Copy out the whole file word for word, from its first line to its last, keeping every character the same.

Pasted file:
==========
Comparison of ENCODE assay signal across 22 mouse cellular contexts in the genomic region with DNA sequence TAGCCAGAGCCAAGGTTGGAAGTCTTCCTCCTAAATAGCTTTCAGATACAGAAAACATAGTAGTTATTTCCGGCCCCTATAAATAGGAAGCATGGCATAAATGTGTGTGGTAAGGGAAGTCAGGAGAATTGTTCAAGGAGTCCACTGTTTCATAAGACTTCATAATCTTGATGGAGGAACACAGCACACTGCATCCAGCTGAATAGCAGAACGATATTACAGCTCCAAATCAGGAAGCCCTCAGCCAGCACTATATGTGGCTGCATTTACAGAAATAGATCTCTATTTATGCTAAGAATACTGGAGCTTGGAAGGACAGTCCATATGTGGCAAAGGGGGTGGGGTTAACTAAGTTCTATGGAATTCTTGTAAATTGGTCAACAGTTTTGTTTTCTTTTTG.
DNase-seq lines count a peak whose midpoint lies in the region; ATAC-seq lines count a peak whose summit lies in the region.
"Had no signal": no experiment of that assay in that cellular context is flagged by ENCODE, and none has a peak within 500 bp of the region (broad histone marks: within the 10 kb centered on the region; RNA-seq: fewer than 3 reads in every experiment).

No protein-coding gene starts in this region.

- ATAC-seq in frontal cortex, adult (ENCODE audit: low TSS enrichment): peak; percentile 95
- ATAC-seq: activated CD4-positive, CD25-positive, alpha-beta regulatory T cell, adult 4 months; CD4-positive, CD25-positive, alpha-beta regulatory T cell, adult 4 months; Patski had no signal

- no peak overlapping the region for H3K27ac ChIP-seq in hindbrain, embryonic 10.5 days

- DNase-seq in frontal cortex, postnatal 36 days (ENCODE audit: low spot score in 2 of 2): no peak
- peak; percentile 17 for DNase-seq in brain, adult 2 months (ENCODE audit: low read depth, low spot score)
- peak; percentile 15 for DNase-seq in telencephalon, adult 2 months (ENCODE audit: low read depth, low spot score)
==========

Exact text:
Comparison of ENCODE assay signal across 22 mouse cellular contexts in the genomic region with DNA sequence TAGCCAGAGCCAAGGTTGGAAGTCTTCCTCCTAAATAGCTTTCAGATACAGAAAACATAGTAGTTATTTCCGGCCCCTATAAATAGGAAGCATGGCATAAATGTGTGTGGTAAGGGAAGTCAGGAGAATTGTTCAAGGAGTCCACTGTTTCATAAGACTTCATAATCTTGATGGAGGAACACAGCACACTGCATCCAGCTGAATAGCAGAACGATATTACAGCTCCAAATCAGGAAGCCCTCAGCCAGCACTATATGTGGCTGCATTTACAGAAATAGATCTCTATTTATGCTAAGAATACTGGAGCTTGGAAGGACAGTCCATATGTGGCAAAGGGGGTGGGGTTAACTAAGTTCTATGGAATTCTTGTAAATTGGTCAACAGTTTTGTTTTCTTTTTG.
DNase-seq lines count a peak whose midpoint lies in the region; ATAC-seq lines count a peak whose summit lies in the region.
"Had no signal": no experiment of that assay in that cellular context is flagged by ENCODE, and none has a peak within 500 bp of the region (broad histone marks: within the 10 kb centered on the region; RNA-seq: fewer than 3 reads in every experiment).

No protein-coding gene starts in this region.

- ATAC-seq in frontal cortex, adult (ENCODE audit: low TSS enrichment): peak; percentile 95
- ATAC-seq: activated CD4-positive, CD25-positive, alpha-beta regulatory T cell, adult 4 months; CD4-positive, CD25-positive, alpha-beta regulatory T cell, adult 4 months; Patski had no signal

- no peak overlapping the region for H3K27ac ChIP-seq in hindbrain, embryonic 10.5 days

- DNase-seq in frontal cortex, postnatal 36 days (ENCODE audit: low spot score in 2 of 2): no peak
- peak; percentile 17 for DNase-seq in brain, adult 2 months (ENCODE audit: low read depth, low spot score)
- peak; percentile 15 for DNase-seq in telencephalon, adult 2 months (ENCODE audit: low read depth, low spot score)